Here is one of the most important writing habits I have learned over the past couple years: I avoid using my computer until I know exactly what I’m trying to say. I have wasted hours staring at a blank Word document, waiting for inspiration from the blinking cursor, or–this is my personal weakness–obsessing over the formatting of my text, which is still only shallow bits of nonsense. By closing my laptop and using only a pen and notepad, I have been able to formulate thoughts clearly and more efficiently

So why is the task of writing best begun with good old pen and paper? Of course I can’t answer for everyone, but here are the reasons it works well for me.

1. You can’t check the news with a piece of paper.

I am naturally lazy. Therefore I tend to switch to something easy when the writing gets hard. I get this incredible urge to browse the news or social media, or anything that doesn’t require me to think so hard. Paper is a perfect solution to anyone struggling with indiscipline in this area–no matter how many times you flip it over, you’ll never find Google news or your Facebook feed on the other side.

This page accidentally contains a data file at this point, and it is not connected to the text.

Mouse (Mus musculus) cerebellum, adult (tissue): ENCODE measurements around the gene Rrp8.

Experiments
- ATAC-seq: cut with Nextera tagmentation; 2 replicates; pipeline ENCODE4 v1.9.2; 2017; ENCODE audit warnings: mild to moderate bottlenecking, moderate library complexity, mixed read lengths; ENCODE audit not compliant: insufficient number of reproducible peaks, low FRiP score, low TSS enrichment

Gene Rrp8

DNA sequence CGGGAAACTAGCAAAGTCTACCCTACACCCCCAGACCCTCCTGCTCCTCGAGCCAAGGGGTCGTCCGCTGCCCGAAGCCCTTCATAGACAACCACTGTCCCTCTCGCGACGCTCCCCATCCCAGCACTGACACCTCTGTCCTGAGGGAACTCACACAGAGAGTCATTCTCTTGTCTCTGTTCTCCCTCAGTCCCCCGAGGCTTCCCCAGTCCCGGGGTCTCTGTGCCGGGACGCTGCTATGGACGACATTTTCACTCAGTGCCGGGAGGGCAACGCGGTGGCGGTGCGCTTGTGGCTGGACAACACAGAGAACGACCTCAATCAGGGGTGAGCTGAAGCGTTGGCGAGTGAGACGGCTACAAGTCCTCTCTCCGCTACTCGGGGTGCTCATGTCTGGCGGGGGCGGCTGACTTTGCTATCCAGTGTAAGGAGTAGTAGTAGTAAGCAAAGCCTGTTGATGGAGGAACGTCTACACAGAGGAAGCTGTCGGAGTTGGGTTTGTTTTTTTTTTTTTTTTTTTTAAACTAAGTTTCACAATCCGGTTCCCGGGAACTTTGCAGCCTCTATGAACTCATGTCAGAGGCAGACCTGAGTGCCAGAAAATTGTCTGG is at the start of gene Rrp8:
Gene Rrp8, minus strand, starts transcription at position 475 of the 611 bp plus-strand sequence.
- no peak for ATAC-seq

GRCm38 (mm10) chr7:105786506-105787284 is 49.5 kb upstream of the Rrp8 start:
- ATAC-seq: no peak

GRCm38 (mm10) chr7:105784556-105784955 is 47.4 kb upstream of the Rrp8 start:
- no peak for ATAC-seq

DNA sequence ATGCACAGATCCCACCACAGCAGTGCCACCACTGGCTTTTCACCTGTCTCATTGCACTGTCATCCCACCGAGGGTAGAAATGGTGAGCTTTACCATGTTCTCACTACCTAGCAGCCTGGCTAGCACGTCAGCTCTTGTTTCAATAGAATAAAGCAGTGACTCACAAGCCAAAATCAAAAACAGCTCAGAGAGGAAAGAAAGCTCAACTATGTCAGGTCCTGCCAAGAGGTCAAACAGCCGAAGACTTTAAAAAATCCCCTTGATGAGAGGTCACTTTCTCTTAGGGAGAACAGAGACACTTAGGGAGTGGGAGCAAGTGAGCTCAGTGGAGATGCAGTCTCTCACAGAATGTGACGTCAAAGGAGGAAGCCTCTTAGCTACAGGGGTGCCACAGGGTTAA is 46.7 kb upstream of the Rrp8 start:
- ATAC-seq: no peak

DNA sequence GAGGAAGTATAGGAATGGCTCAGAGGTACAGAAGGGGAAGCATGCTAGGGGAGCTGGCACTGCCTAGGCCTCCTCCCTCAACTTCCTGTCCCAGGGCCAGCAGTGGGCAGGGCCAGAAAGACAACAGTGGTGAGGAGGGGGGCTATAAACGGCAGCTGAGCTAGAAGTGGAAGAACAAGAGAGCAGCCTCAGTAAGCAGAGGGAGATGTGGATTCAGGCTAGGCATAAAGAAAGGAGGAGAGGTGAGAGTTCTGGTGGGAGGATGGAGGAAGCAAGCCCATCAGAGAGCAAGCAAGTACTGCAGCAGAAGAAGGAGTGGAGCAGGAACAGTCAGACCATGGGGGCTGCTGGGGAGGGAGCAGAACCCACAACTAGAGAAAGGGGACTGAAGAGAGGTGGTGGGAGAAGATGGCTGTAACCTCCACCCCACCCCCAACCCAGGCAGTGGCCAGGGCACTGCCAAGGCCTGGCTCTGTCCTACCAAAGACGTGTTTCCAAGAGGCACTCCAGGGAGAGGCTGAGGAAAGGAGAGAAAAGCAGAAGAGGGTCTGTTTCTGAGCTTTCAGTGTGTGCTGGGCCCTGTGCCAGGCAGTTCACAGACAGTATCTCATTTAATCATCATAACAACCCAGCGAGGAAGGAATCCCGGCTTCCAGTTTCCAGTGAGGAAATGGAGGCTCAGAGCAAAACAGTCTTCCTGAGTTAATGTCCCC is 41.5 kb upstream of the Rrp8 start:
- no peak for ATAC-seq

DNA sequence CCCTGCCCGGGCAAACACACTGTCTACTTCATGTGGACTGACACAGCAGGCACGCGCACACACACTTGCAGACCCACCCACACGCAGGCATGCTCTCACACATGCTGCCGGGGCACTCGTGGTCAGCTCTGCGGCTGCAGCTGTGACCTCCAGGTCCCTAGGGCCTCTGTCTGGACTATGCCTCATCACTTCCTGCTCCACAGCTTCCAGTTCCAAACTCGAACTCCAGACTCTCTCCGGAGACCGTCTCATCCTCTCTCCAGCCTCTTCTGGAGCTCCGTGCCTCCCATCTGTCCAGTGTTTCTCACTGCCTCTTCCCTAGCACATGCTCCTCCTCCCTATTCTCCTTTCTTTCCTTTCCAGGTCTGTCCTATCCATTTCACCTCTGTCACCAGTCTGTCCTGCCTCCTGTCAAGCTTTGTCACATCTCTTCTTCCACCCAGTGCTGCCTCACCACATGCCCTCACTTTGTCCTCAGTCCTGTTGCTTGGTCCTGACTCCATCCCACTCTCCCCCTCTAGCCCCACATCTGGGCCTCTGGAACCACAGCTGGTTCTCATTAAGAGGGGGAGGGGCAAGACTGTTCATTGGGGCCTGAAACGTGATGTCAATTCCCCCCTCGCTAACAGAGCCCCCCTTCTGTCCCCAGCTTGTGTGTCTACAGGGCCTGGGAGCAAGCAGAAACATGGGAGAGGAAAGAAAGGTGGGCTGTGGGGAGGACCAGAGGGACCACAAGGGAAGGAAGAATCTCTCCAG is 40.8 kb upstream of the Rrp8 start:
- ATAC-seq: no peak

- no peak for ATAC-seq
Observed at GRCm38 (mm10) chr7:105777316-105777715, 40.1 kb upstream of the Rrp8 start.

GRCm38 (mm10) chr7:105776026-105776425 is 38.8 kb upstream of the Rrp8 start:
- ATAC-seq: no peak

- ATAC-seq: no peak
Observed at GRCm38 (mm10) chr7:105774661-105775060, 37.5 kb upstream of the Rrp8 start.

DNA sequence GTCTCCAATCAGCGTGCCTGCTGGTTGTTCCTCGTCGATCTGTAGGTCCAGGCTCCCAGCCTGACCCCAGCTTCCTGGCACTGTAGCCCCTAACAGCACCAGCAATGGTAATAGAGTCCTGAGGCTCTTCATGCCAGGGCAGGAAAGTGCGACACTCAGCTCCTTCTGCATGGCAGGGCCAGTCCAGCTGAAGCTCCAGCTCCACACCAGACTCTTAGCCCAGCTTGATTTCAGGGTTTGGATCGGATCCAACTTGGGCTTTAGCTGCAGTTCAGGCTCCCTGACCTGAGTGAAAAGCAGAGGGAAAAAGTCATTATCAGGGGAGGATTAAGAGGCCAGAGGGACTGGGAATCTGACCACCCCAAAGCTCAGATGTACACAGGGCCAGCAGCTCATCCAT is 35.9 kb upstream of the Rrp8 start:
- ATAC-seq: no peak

2. Writing on paper allows you to focus on the ideas themselves instead of the presentation of those ideas.

Typing something out requires you to present your information in a linear fashion. But that’s not how thoughts occur to us. I must reserve the presentation of my thoughts for later. At the outset of my writing task, I must focus on figuring out what those thoughts should be. Using simply pen and paper, I can easily write in different sizes, different directions, and different places on the page. With pen and paper I can draw lines from one sentence to another. Then I can begin to form a mental map of the ideas I am trying to convey.

3. Writing on paper gives you the freedom to quickly draw concepts that are hard to explain in words.

By using only pen and paper I can quickly sketch out my ideas. For example, I can portray my thoughts as links in a chain, layers in a foundation, or branches of a tree. Yes, you can do this on your computer, but the process will be slower, and it will and lack the flexibility you need to quickly change your drawing if new ideas come to your mind. And please, don’t waste your time scouring the internet for diagrams and illustrations.

4. Writing on paper increases the chances that connections and thoughts will occur to you.

I have noticed that the added flexibility of drawing lines and diagrams increase the chance that new ideas will occur to my mind. I am rarely as creative when beginning my writing task on my computer.

5. Writing on paper saves your eyes.

Finally, save your eyes! The less time I spend staring at a computer screen, the better.